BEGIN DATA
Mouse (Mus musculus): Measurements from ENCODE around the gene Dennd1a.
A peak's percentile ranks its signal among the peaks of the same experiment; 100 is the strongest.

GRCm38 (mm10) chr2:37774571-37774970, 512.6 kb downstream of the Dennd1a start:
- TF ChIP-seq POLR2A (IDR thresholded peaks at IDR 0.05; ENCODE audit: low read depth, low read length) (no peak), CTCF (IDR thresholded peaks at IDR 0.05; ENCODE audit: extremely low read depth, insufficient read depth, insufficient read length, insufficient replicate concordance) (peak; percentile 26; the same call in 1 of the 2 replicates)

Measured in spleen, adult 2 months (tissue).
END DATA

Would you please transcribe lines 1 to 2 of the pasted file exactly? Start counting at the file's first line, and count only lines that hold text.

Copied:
Mouse (Mus musculus): Measurements from ENCODE around the gene Dennd1a.
A peak's percentile ranks its signal among the peaks of the same experiment; 100 is the strongest.